Thursday, May 16, 2013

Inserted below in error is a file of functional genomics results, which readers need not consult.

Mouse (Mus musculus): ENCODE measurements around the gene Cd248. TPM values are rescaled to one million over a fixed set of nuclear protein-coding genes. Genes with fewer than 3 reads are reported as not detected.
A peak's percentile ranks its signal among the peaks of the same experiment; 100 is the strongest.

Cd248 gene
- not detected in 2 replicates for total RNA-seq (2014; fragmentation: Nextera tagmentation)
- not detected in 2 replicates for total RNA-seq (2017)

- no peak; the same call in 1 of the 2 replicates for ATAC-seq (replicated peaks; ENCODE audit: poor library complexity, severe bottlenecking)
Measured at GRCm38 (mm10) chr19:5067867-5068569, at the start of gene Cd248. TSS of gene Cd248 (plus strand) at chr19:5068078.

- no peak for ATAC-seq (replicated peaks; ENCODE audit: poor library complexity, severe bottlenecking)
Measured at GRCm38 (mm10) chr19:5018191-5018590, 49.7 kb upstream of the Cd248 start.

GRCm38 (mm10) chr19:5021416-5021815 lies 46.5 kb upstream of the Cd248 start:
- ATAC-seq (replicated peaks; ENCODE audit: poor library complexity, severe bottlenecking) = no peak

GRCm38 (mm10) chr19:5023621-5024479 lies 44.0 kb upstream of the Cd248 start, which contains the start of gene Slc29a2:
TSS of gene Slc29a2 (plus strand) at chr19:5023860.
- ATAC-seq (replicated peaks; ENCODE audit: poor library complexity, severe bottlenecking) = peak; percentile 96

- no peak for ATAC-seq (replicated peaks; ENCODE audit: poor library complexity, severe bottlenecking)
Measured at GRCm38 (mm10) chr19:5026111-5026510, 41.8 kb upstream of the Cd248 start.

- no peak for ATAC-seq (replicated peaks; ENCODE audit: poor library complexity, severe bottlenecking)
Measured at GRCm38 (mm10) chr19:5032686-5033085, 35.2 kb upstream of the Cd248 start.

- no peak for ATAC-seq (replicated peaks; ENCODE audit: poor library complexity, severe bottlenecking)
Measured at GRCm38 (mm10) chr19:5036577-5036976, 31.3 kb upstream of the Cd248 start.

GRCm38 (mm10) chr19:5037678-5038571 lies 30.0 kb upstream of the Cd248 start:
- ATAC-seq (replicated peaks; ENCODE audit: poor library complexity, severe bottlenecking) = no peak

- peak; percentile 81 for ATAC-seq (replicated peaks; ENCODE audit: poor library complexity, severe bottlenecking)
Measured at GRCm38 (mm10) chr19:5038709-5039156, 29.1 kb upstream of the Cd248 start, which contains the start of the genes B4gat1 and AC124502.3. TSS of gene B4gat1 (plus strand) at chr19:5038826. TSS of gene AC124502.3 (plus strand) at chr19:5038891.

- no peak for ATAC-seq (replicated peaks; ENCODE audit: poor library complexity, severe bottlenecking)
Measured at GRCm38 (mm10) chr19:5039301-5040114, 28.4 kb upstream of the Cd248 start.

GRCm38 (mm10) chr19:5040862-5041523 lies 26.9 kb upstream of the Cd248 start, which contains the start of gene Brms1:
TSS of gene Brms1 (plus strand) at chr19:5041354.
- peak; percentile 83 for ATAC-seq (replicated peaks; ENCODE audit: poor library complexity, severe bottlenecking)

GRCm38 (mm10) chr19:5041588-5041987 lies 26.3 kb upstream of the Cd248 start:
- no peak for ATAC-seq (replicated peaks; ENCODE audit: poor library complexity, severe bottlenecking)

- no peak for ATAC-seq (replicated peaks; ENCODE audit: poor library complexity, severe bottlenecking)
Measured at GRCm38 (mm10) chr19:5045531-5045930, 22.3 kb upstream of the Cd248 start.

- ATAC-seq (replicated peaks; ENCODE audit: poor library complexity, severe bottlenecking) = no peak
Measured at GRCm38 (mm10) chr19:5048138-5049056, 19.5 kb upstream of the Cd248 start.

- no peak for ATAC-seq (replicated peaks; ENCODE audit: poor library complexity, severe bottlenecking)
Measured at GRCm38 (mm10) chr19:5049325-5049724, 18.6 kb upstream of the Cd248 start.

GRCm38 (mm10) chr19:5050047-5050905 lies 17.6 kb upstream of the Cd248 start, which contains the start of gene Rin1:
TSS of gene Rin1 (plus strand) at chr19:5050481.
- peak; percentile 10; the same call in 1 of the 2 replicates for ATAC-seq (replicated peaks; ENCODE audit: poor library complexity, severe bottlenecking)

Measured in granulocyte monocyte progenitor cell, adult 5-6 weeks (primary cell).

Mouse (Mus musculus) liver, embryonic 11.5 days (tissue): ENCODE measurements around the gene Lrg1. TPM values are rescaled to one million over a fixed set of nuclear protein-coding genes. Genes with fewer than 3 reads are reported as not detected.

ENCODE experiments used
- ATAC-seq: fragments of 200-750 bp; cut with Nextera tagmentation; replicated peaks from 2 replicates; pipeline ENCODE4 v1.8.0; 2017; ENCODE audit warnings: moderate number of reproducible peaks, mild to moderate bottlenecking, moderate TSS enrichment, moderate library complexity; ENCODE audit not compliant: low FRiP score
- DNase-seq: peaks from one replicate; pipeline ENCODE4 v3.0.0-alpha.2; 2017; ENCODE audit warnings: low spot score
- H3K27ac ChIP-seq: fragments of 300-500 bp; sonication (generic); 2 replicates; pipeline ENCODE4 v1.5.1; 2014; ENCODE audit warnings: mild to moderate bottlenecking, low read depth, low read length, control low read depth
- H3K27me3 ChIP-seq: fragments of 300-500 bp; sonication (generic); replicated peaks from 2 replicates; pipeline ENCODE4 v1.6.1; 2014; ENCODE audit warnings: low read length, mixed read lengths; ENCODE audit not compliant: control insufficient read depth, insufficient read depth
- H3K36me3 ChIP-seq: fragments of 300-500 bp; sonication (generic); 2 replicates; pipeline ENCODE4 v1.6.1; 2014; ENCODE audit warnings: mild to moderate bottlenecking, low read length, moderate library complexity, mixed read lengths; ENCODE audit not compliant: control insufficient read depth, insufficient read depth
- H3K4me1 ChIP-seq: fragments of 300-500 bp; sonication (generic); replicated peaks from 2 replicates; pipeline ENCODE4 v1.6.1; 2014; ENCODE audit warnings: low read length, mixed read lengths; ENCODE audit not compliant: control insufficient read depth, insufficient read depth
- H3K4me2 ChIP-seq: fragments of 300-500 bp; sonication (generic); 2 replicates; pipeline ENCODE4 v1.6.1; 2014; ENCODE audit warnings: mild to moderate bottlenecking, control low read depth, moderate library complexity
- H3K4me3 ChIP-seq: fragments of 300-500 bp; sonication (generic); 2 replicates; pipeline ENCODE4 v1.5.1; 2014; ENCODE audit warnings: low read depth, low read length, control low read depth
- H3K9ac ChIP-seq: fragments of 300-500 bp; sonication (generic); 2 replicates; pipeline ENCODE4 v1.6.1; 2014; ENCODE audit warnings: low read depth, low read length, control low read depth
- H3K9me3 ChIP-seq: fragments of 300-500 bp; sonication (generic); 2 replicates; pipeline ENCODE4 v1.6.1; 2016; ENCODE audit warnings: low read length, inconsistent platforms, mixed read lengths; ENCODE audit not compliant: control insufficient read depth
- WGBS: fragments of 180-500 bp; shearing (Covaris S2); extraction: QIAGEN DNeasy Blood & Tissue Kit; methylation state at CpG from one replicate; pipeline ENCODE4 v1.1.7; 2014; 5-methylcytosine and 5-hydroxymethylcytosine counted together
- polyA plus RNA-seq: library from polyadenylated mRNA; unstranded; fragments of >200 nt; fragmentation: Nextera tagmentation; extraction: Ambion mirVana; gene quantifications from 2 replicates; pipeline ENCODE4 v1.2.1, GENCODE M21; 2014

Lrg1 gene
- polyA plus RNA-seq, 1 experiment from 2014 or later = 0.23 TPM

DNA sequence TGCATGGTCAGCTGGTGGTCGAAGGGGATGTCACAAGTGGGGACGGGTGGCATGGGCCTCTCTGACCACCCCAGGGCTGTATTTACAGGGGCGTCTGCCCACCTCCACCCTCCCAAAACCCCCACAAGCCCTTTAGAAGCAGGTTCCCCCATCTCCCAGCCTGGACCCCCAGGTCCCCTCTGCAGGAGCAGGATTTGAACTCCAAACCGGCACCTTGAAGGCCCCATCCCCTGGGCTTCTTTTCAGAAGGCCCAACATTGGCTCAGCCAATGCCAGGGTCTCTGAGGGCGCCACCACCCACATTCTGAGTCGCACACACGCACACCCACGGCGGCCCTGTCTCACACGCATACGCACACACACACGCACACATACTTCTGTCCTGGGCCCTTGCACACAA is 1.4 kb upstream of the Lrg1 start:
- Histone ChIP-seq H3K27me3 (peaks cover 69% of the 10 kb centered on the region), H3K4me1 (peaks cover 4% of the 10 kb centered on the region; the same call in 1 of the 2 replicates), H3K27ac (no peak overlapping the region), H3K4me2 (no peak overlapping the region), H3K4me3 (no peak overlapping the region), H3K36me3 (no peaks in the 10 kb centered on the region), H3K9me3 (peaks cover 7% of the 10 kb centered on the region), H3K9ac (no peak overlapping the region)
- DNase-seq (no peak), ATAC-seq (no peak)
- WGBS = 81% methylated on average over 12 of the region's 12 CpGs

The aim of defensive strategy is to reduce the probability of attack, divert attacks to less-threatened areas, and lessen their intensity. Speed of response can make an important difference to profit. A dominant firm can use six defense strategies summarized in: 1- Position Defense: (Carrefour) Position defense means occupying the most desirable market space in consumer's mind, making the brand almost impregnable, as Carrefour has done with hyper market industry. Carrefour is the preferred retailer means having stores where customers are naturally drawn to shop, and to which they are loyal. It means having the trust of customers: trust in product quality, price and service. It means being able to satisfy and anticipate customer needs and giving customers the best special offers. It means respecting producers and the environment. It means earning customer preference through social commitment and action. It means making our staff proud to work for us. Being the preferred retailer means making customers want to visit, and keep visiting, our stores. It means making customers happy by making their lives easier. 2- Flank Defense: (Mydin) Mydin’s emergence as a hypermarket has posed stiff local competition to major players such as Carrefour, Giant, and Tesco. Even as a hypermarket offering groceries similar to the international hypermarket range, Mydin is able to undercut prices by a reasonable percentage. Mydin outlets first opened in less developed states where competition was close to nil and when costs were extremely low. Currently, they place themselves in areas that are accessible to homeowners and traders, such as in small residential towns as well as the congested Kuala Lumpur. Some of their stores are placed in more aggressive positions than others. The variation of locations represents the mass product range and target market that Mydin have worked towards. 3- Preemptive Defense: (Carrefour) A more aggressive maneuver is to attack first, perhaps with guerrilla action across the market, hitting one competitor here another there, and keeping every one off balance. Another is to achieve broad market envelopment that signals competitors not to attack. If Carrefour announces plans for entering a new market, smaller hyper markets may choose to concentrate their spread in other directions to avoid head-to-head competition. 4- Counter Offensive: (Jusco) In a counteroffensive, the market leader can meet the attacker frontally and hit its flank, or lunch a pincer movement so it will have to pull back to defend it-self. The success factors that had stood Jusco well during the economic crisis had also been the main reasons for the significant growth this year. Strong management, suitably located shopping centers with good layouts, right tenant mix and strong anchor tenants that provide a wide and deep variety of merchandise plus excellent customer services are contributing factors in our success. Jusco's target market of middle to lower income level amidst the suburban vicinity has also proven to be the contributing success factor. 5- Mobile Defense: (Tesco) In mobile defense, the leader stretches its domain over new territories through market broadening and market diversification. With 38 stores and over 14,000 staff Tesco has become a considerable force in the local hypermarket scene. The prospects for Tesco going forward given the keen competition, because 80% of all the food sold in Malaysia is sold in traditional shops i.e. small shops, wet markets etc. Only 20% is sold in hypermarkets. Tesco appears prominent because it is big in Klang Valley, but overall we are still small, since countrywide most Malaysians still buy their food in the traditional outlets. This is a very unusual number and unlike most other markets in Europe or Asia where modern retail makes up about half or sometimes 60 per cent. 6- Contraction defense: (Giant) Sometimes large companies can no longer defend all their territory. In planned contraction (also called strategic withdrawal), they give up weaker markets and reassign resources to stronger ones. In Malaysia, Giant is synonymous with everyday low prices, big variety and great value and recognized for offering the most vibrant, comfortable and complete shopping environment. Giant, which turned 65 in 2009, pioneered the concept of modern supermarket shopping – buying everyday groceries, fresh produce and fresh foods under one roof and in a hygienic environment. As the pioneer, Giant sets the pace and standards for the industry with innovative marketing, store design and product pricing and variety.